It’s been over four years since I woke up and learned that my Uncle Mark had passed away. It was just a few days after our birthdays (his on January 12th, mine on the 26th). His passing was sudden, and saddened us all. At only 52, he was the youngest of my mother’s siblings and the closest to her in age. More than half his life was dedicated to the service and protection of others in his adopted country, and to loving and caring for his family.
I first met my Uncle Mark in person when he came to visit us in the Philippines. All three of my mother’s brothers had immigrated to the States, and in a pre-internet age we only saw occasional photos of them through letters they sent. I was very young then, but I remember my sister and I teasing Uncle Mark (or Tito Bobong as he was known to his nieces and nephews) about his “peanut arms”, so called because of their muscles. I remember my grandmother worried about getting American food, but he was more than happy to eat the Filipino dishes he missed.
We saw my uncle again when I was nine and we spent one summer in the States. We stayed in Virginia with him and Uncle Roy, the middle brother, for a few weeks and visited all the Smithsonian Museums and presidential monuments. We even took a road trip out to colonial Williamsburg. Uncle Mark would make us laugh with stories of his time in the Air Force. He had been stationed in Lakenheath Air Force Base in England, and spoke fondly of weekend trips he would take to Scotland on his motorcycle. He snored so loudly on that trip that we all had trouble staying asleep. When we jokingly grumbled about it the next morning, he only smiled broadly and said one of the first things he learned in the Air Force was to wear ear plugs at night so he could block out the sound of everyone else’s snores. We all still have great memories of that trip, and the time we all got to spend with each other.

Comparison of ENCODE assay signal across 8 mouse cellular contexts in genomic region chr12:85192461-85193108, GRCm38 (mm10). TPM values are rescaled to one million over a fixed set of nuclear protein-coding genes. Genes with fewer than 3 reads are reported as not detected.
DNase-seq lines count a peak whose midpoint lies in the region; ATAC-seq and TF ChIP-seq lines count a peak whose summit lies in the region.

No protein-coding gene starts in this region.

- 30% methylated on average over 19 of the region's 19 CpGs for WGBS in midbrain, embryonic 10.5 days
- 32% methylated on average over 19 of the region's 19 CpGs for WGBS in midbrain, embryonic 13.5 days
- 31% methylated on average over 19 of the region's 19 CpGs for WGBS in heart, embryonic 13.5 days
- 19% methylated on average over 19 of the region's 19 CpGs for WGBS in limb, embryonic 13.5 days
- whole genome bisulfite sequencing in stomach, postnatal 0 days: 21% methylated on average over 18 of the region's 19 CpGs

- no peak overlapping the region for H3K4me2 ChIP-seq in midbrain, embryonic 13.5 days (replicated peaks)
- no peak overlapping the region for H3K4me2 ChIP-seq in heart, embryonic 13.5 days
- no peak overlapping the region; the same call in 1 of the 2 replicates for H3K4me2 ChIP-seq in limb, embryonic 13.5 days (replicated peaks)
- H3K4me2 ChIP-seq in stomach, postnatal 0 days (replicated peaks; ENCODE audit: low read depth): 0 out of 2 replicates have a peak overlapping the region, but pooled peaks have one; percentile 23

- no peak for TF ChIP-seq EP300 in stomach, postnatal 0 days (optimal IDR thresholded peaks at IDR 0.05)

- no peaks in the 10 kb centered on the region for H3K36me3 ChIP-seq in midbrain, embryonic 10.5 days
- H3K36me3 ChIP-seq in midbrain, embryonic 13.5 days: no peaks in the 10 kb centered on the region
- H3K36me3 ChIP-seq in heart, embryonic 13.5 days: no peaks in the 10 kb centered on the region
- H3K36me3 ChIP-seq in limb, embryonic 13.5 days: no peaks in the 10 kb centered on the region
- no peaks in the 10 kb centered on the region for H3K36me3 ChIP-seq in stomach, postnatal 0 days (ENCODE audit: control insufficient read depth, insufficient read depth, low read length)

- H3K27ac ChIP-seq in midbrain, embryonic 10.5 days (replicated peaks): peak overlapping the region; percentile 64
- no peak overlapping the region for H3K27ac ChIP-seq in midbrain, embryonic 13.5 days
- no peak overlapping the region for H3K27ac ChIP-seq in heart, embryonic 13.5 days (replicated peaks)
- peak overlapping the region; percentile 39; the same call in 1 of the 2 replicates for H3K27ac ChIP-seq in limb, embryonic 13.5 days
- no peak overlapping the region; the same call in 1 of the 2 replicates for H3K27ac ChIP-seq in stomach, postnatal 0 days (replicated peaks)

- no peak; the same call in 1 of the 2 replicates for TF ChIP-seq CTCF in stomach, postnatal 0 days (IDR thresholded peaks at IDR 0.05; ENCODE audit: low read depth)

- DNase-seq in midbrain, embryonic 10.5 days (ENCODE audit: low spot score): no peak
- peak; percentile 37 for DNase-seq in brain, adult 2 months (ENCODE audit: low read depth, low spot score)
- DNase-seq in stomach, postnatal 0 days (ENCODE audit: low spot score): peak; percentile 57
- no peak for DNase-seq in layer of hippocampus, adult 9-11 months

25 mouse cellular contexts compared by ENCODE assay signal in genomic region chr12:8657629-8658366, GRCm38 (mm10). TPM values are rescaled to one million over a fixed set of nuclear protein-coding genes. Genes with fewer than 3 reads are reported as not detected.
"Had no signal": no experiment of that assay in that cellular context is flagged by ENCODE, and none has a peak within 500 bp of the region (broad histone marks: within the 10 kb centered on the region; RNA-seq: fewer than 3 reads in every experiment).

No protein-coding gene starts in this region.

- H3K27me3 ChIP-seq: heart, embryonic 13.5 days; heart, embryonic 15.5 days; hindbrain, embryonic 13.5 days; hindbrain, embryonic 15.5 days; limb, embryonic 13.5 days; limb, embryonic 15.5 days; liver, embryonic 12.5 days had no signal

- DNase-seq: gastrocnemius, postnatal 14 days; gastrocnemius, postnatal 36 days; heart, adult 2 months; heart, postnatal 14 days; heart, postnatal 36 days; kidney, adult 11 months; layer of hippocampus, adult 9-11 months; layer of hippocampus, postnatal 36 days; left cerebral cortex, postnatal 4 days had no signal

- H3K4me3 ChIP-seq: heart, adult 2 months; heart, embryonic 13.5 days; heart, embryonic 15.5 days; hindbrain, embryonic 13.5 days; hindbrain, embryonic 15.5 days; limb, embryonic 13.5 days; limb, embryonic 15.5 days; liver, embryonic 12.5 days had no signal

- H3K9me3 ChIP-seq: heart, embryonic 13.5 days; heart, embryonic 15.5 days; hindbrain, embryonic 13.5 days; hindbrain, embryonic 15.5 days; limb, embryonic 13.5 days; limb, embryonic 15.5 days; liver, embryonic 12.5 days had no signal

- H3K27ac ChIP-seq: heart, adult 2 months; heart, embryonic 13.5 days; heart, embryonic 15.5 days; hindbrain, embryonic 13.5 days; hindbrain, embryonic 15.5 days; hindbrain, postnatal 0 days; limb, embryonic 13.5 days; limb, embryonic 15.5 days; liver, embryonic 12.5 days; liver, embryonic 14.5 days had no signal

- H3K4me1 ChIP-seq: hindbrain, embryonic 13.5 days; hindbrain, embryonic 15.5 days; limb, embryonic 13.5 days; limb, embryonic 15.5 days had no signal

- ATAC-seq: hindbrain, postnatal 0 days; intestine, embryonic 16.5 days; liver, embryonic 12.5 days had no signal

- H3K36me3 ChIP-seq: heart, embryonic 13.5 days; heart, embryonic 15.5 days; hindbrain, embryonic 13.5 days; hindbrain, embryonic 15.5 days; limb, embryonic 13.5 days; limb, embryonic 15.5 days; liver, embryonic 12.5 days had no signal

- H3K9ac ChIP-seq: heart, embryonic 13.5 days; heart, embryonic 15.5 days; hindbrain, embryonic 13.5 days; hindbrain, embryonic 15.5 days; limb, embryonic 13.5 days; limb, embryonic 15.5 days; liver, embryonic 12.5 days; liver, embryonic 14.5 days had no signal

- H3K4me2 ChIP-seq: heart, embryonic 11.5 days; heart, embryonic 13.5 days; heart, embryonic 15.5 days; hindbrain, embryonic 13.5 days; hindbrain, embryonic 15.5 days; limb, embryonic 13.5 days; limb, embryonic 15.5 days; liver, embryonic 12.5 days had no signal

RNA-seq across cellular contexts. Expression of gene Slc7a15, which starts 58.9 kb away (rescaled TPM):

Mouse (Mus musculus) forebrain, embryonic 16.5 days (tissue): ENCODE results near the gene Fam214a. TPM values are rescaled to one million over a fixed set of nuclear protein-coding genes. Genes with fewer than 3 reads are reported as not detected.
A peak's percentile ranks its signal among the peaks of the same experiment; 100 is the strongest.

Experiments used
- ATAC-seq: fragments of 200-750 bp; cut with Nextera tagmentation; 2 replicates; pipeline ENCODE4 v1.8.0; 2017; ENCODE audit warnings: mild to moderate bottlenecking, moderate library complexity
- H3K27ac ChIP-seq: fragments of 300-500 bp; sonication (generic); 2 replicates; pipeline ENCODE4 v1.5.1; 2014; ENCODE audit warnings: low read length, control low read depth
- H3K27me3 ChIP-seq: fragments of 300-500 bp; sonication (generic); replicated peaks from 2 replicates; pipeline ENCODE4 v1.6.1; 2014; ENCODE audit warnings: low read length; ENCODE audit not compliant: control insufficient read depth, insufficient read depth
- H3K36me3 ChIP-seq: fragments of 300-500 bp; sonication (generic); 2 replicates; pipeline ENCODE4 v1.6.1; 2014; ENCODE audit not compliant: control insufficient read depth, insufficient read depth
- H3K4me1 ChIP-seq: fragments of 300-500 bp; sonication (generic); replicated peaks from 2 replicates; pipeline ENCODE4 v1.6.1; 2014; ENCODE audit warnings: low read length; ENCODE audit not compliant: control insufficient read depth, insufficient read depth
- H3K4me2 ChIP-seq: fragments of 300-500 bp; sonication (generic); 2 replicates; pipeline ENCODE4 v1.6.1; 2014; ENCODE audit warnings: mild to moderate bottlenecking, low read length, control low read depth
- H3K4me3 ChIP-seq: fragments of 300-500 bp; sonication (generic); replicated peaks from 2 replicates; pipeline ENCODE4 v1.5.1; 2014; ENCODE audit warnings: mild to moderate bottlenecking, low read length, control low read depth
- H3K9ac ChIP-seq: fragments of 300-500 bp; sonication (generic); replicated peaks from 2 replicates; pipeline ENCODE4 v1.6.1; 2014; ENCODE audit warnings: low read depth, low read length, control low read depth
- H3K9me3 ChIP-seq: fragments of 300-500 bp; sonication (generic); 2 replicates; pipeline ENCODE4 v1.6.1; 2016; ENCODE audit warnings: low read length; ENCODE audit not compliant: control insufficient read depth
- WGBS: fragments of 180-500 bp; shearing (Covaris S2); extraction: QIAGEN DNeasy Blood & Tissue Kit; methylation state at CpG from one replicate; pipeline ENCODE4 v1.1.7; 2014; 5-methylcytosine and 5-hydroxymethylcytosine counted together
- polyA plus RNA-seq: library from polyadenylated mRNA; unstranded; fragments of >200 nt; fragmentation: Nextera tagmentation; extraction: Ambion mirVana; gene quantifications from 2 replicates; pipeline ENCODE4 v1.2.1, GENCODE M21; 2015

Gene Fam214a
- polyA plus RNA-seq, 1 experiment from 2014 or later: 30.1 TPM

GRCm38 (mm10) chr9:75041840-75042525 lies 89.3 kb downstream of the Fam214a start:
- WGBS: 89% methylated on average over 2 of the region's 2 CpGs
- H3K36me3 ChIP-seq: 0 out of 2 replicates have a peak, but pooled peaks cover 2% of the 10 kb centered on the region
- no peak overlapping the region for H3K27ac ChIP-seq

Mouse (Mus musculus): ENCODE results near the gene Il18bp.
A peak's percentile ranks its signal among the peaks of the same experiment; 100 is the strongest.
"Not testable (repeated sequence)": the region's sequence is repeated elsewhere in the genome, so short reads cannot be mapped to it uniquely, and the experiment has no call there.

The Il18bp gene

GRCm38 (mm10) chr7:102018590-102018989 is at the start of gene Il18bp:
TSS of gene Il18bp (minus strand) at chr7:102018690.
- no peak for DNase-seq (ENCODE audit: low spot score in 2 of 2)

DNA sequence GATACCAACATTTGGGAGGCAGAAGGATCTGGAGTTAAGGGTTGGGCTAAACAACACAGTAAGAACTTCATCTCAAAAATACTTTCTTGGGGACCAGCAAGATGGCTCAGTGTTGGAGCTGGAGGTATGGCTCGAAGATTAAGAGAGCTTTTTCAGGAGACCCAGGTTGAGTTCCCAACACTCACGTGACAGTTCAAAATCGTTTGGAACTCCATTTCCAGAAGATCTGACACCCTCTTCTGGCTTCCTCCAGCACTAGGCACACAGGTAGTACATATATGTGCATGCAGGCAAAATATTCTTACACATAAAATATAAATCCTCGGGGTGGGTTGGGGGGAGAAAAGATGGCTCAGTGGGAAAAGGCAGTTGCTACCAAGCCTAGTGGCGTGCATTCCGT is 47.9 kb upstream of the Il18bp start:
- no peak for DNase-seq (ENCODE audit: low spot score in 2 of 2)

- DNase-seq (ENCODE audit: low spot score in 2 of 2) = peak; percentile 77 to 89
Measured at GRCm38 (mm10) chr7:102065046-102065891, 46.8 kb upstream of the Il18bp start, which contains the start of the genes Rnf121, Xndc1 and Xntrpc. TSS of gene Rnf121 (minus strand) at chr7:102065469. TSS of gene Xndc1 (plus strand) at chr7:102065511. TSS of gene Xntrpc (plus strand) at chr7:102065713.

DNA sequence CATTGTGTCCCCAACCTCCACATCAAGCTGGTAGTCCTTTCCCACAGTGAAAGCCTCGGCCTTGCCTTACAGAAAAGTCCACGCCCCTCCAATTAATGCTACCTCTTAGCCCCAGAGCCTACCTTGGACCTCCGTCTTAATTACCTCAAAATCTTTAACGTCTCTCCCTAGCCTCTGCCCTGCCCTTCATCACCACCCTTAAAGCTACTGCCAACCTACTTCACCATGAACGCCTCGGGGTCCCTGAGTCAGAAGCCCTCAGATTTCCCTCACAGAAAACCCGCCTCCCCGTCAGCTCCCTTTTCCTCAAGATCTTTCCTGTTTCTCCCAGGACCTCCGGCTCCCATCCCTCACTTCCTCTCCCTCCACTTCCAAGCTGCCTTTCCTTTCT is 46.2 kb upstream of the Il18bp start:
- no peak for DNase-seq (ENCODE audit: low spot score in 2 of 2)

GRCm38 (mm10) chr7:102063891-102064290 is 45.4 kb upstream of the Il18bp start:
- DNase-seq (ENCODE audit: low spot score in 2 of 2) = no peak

Nearly ten years later, when I got an internship between my freshman and sophomore years in college, Uncle Mark generously offered to let me stay with him and his family. He was working as a Hazardous Materials Specialist with the Fairfax Country Fire Department at that time, so was only home two or three days a week. Even then, I could see what a wonderful father he was, and how his children’s faces would light up when he came into the house. He would play with them and entertain them by singing or playing music. He would sit with them on his lap or make them collapse helplessly into laughter by tickling them. What I still remember so vividly is his laugh, which could quickly turn into almost an infectious giggle if something really amused him. It was hard not to laugh with him.
Even though he had lived here longer than he had in the Philippines, Uncle Mark never forgot his heritage. He helped organize the Fairfax chapter of the Asian Association of Firefighters and was serving as its president when he passed. He even gave his daughter his given name, Maharlika, which means “nobleman or noblewoman” in Filipino.
One thing all my mother’s siblings share is a love of music. Uncle Mark learned to play the saxophone when he was younger, but he and his eldest brother, Uncle Gene, both shared a love for bagpipes. Apparently they are two of nine Filipino bagpipe players in the country. I would see pictures of him dressed to the nines in kilt, tall socks, and bonnet. You could see the joy on his face as he played.
Today, as we remember all of those who gave their lives in service of this country, we also remember the people they loved and left behind. All those who sacrificed a family member so we could all live our lives in relative peace and safety. Giving big virtual hugs today to my aunt and cousins, knowing Uncle Mark is still smiling and laughing as he watches over us.